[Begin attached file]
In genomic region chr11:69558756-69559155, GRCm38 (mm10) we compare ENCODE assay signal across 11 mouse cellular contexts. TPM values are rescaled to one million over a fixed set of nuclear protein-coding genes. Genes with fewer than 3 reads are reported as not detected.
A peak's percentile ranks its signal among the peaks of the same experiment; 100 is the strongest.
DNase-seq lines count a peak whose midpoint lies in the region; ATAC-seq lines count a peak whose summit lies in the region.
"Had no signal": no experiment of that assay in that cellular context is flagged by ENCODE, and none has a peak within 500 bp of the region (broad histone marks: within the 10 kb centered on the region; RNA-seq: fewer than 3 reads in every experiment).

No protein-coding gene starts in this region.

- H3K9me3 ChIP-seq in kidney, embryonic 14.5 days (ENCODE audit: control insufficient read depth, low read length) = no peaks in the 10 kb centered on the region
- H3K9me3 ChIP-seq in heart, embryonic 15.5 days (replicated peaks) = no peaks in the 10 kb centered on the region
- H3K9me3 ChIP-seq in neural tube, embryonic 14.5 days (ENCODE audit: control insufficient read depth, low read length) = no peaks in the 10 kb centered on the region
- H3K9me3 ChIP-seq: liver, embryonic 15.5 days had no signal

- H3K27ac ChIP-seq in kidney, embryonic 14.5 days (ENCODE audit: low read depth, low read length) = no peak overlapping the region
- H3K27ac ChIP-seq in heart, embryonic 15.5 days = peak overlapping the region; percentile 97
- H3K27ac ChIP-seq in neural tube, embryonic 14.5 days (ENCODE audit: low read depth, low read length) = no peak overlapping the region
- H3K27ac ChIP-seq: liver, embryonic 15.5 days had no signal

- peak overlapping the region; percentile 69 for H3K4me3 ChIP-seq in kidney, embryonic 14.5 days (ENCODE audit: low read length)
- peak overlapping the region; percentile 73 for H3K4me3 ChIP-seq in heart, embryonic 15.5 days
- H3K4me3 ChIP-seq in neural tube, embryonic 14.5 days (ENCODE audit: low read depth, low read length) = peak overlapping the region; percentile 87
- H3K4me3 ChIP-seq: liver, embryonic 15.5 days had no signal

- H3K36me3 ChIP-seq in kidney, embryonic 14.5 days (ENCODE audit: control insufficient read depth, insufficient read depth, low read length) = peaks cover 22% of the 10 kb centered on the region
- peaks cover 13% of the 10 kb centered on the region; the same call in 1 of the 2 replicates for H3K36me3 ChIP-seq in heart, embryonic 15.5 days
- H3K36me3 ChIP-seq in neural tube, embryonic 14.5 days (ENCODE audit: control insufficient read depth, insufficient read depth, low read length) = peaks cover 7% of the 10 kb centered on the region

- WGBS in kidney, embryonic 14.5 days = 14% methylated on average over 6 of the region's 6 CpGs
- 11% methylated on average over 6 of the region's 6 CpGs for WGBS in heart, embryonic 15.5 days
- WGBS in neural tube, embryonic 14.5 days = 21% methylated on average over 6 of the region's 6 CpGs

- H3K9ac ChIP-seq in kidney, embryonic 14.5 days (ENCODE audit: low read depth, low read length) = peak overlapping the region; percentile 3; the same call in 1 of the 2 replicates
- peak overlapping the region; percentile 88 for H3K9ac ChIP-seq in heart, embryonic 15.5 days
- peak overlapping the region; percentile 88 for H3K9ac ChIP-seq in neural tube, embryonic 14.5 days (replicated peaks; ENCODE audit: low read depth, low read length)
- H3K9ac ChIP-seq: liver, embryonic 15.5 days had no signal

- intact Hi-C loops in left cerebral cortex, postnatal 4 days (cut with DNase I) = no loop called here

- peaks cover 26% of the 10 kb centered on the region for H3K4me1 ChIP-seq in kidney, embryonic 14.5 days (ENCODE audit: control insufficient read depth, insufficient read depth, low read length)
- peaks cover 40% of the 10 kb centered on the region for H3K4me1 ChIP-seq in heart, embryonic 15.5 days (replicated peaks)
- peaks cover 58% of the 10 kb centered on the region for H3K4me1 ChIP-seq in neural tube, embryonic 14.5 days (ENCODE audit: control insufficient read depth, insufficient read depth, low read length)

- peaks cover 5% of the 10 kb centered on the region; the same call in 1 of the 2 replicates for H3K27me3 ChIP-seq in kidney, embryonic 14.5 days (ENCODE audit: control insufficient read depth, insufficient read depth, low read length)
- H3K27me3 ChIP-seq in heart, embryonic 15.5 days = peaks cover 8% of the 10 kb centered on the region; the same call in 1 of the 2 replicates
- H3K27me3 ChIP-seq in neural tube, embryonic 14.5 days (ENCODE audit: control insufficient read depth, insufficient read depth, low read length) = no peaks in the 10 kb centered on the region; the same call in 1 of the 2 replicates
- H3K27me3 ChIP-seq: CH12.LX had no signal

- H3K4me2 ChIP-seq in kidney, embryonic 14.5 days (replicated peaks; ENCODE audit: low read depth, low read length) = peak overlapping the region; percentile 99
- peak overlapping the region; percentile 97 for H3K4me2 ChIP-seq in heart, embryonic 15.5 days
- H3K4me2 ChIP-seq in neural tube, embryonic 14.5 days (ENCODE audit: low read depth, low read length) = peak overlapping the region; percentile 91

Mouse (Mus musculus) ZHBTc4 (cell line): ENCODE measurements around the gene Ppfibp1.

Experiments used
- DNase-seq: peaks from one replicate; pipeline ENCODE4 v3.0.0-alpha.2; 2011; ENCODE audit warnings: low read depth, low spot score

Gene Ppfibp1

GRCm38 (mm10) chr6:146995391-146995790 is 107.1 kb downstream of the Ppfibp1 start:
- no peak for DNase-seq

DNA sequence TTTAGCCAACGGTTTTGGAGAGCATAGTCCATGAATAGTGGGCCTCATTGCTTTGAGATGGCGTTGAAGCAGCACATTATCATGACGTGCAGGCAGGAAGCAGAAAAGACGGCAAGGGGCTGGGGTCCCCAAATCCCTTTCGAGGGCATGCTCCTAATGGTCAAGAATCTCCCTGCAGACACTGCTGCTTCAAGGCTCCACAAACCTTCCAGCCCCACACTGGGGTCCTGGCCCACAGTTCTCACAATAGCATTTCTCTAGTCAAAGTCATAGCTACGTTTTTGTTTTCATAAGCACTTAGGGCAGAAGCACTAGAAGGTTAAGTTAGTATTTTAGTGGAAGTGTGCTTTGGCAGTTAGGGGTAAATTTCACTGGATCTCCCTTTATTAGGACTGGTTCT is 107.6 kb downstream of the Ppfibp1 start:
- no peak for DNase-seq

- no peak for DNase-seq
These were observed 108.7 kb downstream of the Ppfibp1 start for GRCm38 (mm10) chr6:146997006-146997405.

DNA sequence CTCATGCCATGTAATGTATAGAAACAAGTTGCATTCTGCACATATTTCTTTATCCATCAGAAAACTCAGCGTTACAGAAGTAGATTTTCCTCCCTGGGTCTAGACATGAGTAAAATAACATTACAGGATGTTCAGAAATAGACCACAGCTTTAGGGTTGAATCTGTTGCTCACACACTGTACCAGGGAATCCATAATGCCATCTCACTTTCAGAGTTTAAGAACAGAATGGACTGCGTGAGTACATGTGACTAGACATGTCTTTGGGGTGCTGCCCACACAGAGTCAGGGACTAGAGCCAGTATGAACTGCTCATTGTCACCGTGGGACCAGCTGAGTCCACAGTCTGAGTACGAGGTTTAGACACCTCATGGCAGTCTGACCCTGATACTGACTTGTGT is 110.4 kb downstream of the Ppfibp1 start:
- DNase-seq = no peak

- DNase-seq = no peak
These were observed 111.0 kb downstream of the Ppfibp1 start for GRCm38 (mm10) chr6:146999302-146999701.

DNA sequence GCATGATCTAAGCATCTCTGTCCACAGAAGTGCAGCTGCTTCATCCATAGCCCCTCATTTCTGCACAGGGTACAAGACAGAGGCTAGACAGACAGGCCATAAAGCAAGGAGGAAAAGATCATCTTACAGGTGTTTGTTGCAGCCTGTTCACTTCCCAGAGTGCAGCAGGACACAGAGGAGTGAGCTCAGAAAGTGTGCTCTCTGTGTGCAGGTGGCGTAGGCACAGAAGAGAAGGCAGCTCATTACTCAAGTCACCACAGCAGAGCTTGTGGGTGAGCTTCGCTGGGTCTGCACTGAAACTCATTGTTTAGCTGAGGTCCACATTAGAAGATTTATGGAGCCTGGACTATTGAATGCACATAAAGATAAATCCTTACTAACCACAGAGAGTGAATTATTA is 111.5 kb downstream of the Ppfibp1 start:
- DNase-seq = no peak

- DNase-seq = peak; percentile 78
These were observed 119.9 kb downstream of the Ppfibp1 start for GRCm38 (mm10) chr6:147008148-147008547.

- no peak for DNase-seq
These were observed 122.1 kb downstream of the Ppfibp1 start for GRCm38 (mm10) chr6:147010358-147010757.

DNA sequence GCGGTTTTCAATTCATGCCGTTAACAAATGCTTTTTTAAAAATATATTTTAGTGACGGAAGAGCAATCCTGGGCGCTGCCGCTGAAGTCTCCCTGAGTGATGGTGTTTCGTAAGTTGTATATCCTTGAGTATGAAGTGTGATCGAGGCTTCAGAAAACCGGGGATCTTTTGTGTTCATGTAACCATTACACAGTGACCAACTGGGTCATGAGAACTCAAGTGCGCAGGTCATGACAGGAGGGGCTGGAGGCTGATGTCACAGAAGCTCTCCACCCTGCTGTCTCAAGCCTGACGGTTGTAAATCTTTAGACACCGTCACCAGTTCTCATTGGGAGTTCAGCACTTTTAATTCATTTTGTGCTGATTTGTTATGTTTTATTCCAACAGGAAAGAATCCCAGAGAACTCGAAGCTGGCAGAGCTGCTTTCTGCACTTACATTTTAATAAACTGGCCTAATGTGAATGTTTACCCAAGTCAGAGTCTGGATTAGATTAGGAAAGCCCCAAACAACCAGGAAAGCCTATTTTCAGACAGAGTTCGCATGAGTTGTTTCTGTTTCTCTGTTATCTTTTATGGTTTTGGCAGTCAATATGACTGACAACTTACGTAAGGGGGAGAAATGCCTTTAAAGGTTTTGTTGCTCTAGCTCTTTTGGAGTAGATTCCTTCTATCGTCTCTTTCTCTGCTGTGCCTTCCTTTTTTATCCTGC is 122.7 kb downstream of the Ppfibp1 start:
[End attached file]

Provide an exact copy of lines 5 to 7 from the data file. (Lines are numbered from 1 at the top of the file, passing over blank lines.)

No protein-coding gene starts in this region.

- H3K9me3 ChIP-seq in kidney, embryonic 14.5 days (ENCODE audit: control insufficient read depth, low read length) = no peaks in the 10 kb centered on the region
- H3K9me3 ChIP-seq in heart, embryonic 15.5 days (replicated peaks) = no peaks in the 10 kb centered on the region